Another 100 years later, in 1925, publishing tycoon William Randolph Hearst illegally purchased the monastery, for a cost of $500,000 with the intention of rebuilding it on his estate in California. He had it deconstructed stone by stone and each stone was numbered and wrapped in hay – a total of 11,000 crates were shipped to the US. Only the original church remained in Sacramenia where it stands to this day.
By the time it arrived in the US, there was a hoof-and-mouth disease in northern Spain, and the entire shipment was quarantined. Moreover, the hay was burned to prevent the spread of disease in the US. When removing the hay, the workers neglected to put the stones back in the numbered boxes, which ultimately caused a great deal of expense and confusion when the monastery was reassembled.
Hearst fell into financial difficulties, and the disassembled stones lay in a warehouse in Brooklyn for the next 26 years. After his death in 1952, the entire shipment was purchased by two Florida entrepreneurs W. Edgemon and R. Moss who had everything shipped to Miami. There, the monastery was painstakingly assembled – the entire process took 19 months, and because of the mismatching, several stones remained from which a parish hall was built. The monastery was sold a few times after that, until 1964 when philanthropist Colonel Robert Pentland, Jr. bought it and donated it to the Southern Florida parish of St. Bernard of Clairvaux.
On another continent, 1000s of miles away from its birthplace, a long journey after being disassembled, and then being assembled back like a jigsaw puzzle decades later – it is truly incredible that the monastery is back with the same Cistercian monk in whose honor it was named. (Images courtesy Sacramenia and Miami travel sites and spanishmonastery.com).
Before he wrote the dictionary, Webster wrote the book largely responsible for American pronunciation and spelling – the bestselling Blue-Backed Speller.
Noah Webster was born in Connecticut in 1758 and came of age during the American Revolution. He went to Yale from 1774 to 1778, and became a teacher. It was then that he realized that American education system was too dependent on England and English books, and needed to be updated. He wanted to free American English from the pedantry of English forms and traditions, and in 1783 he wrote A Grammatical Institute of the English Language which became known as the “Blue-Backed Speller” – because of its blue binding.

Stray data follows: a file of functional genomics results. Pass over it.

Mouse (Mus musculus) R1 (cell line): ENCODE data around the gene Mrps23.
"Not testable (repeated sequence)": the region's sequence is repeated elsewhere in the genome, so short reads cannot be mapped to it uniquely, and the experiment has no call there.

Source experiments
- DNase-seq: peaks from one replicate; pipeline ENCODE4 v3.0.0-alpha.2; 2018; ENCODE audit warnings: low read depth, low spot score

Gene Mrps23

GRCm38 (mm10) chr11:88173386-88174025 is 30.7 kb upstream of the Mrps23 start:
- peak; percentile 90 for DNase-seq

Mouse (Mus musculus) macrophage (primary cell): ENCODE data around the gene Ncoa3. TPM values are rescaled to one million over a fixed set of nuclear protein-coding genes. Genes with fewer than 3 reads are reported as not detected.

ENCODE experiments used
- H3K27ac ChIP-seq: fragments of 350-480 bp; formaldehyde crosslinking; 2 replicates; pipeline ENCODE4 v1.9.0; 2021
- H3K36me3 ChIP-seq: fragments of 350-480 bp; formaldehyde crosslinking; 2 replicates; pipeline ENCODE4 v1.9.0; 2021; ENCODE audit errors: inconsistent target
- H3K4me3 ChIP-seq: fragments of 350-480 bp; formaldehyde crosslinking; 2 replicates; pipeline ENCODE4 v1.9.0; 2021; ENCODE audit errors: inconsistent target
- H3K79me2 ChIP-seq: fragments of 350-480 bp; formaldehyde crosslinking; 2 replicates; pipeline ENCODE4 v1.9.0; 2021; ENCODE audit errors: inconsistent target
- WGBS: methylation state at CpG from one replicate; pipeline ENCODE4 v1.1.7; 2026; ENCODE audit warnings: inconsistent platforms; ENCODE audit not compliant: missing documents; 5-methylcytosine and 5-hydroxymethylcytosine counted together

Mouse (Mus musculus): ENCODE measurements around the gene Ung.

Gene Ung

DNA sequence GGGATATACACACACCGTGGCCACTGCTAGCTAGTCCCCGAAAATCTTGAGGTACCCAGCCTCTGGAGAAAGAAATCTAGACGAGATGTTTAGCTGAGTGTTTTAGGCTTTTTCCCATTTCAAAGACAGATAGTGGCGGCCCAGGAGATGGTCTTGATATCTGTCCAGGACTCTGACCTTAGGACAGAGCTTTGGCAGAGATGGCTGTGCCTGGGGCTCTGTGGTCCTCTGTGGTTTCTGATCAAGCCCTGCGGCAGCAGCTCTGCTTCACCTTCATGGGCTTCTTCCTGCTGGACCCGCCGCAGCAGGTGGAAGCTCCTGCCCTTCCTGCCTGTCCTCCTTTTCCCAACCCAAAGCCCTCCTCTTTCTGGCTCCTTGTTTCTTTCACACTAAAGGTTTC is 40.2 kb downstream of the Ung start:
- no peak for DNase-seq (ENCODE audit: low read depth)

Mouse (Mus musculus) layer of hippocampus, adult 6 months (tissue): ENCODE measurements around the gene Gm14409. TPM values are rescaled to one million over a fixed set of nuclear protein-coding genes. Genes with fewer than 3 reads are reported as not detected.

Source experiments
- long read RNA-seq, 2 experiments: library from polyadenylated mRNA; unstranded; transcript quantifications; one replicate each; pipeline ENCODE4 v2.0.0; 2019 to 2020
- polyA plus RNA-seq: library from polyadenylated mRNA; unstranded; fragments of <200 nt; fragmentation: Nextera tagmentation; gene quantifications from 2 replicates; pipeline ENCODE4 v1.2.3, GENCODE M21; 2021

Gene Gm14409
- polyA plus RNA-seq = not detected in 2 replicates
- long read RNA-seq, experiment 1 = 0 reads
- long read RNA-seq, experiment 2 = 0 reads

Towards the end of the 18th and the early part of the 19th century the Blue-Backed Speller was sold in general stores for 14 cents a copy. Over the next 100 years it sold 60 million copies – more than any other book in the American history with the exception of the bible, and became one of the most influential books in the history of the English Language.
The words and sentences in the book were repeated over and over in classrooms across the fledgling nation – and this repetition of the words over time changed the way Americans sounded out and pronounced the words. With this book Webster made sure Americans spoke words in a way that removed the sounds of the clipped vowels of the English aristocracy whose influence he wanted to remove from everything American. It was all part of a larger cultural transformation that freed America from an English mindset.
It was also from this book that America learnt how to spell in a standardized way across the country. Webster tried to remove all unnecessary letters and illogical spellings from American English – hence the dropping of the letter U from American honor, color etc. He also removed all unnecessary double letters – hence traveler and not traveller, wagon and not the English waggon. He simplified spelling – changing RE to ER as in theater and center, and replaced the C with an S as in defense, gaol became jail, plough became plow, and axe became ax.